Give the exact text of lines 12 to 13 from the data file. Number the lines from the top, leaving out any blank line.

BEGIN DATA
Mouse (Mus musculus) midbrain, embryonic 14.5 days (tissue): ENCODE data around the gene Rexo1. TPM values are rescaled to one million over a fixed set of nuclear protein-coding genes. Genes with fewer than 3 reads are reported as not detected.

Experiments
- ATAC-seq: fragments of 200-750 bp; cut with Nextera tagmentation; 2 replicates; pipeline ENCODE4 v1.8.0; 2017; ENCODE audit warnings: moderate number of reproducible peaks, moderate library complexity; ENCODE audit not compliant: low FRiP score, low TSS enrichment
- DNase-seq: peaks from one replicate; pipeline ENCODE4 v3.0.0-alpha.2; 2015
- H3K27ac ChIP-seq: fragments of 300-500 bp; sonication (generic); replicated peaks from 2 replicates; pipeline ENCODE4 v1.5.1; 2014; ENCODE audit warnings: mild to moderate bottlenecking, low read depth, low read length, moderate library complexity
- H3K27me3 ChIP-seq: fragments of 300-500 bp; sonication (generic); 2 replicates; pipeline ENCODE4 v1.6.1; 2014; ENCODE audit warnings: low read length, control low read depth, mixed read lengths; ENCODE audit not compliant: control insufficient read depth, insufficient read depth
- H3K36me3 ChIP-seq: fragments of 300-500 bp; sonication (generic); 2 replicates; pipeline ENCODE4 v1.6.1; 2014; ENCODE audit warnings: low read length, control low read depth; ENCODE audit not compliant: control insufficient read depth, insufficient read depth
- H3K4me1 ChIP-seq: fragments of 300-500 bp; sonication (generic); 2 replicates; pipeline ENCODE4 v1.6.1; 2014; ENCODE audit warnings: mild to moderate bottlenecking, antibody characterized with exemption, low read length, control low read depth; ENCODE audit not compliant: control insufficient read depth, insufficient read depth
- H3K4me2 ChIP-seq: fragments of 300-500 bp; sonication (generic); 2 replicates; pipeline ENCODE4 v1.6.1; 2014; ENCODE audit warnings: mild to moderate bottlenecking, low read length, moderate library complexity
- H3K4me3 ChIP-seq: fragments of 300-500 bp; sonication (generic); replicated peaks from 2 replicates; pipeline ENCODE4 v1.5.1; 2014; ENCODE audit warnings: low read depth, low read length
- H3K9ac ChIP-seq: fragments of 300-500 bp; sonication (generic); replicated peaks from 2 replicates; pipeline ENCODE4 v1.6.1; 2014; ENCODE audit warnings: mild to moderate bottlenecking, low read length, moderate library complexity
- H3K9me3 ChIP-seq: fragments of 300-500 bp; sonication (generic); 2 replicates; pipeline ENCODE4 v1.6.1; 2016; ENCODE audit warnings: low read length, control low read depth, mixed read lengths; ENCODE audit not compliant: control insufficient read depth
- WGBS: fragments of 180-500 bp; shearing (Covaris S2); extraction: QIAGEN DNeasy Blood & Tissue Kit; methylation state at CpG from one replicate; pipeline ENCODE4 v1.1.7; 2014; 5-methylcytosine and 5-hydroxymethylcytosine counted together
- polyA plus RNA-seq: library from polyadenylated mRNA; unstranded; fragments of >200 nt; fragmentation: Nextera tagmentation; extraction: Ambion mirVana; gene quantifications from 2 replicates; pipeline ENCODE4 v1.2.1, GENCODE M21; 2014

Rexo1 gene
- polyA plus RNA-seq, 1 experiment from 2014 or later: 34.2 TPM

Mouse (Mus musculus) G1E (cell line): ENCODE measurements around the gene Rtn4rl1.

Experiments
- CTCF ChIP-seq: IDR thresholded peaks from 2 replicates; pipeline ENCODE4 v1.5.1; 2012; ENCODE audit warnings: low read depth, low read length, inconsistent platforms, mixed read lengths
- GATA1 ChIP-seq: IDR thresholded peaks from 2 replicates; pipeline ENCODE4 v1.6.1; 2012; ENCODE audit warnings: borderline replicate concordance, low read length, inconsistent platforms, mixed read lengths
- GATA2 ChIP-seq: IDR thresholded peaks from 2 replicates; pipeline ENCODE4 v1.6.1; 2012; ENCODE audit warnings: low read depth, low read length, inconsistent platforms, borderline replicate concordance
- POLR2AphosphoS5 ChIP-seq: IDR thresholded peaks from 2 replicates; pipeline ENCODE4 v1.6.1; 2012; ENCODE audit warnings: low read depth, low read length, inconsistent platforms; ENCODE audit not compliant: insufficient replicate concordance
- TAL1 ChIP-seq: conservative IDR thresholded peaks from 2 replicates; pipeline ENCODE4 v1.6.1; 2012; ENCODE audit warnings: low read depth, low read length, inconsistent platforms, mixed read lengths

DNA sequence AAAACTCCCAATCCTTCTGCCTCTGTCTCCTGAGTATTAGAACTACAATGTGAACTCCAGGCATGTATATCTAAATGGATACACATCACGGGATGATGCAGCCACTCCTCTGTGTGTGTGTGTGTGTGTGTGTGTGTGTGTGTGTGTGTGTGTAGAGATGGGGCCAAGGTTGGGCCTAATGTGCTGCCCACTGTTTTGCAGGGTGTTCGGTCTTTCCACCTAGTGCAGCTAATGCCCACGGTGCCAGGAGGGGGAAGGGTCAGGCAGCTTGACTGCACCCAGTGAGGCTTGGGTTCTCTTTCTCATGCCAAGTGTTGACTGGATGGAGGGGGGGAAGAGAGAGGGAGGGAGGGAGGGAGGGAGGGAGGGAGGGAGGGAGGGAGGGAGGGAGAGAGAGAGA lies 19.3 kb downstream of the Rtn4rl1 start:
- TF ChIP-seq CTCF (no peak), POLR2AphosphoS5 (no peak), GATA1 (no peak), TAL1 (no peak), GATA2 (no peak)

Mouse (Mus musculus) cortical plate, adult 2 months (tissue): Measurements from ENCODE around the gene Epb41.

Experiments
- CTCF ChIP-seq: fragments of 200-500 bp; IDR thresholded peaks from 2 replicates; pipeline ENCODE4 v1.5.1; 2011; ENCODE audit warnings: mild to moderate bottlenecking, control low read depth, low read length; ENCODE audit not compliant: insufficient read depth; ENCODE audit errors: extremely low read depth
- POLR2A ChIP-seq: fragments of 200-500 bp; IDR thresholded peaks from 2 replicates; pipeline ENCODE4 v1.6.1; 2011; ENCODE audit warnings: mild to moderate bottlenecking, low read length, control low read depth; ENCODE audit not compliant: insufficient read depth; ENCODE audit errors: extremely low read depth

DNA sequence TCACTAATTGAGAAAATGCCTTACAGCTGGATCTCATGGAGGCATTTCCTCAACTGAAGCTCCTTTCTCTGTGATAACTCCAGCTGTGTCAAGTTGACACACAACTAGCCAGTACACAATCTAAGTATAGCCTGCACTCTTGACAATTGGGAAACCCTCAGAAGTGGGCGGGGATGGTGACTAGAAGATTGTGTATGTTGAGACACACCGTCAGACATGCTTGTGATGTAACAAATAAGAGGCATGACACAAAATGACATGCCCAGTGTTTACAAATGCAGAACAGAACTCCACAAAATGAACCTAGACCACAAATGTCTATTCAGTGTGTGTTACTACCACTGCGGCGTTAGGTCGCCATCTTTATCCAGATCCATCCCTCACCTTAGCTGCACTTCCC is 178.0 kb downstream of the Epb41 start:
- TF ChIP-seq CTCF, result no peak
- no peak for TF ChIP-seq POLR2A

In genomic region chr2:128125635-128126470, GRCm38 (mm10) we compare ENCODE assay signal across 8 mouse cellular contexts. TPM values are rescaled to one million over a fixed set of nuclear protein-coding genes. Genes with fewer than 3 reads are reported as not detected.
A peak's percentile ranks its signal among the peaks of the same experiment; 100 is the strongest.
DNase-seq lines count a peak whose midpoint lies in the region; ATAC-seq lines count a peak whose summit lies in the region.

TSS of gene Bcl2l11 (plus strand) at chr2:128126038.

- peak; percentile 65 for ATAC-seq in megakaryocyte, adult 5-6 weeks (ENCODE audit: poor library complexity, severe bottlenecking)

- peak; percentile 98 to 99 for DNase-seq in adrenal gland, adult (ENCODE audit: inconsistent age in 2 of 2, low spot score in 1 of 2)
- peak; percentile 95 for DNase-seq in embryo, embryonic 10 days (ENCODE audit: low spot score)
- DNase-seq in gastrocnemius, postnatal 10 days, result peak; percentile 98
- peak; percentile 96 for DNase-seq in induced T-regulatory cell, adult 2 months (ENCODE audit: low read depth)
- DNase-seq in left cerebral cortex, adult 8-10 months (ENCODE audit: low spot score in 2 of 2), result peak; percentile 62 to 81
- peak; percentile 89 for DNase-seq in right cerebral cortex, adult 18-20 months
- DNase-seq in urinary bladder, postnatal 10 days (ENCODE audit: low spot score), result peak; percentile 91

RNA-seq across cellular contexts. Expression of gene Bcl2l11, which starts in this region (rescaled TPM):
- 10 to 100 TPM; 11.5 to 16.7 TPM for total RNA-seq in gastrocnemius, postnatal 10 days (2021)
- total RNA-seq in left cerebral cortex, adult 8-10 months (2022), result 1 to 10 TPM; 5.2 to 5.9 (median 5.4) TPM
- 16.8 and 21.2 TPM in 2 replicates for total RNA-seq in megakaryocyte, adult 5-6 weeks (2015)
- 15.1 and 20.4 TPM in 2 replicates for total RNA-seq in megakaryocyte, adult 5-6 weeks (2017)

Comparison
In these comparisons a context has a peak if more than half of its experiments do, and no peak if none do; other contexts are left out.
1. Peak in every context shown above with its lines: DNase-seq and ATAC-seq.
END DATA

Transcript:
- H3K9me3 ChIP-seq: fragments of 300-500 bp; sonication (generic); 2 replicates; pipeline ENCODE4 v1.6.1; 2016; ENCODE audit warnings: low read length, control low read depth, mixed read lengths; ENCODE audit not compliant: control insufficient read depth
- WGBS: fragments of 180-500 bp; shearing (Covaris S2); extraction: QIAGEN DNeasy Blood & Tissue Kit; methylation state at CpG from one replicate; pipeline ENCODE4 v1.1.7; 2014; 5-methylcytosine and 5-hydroxymethylcytosine counted together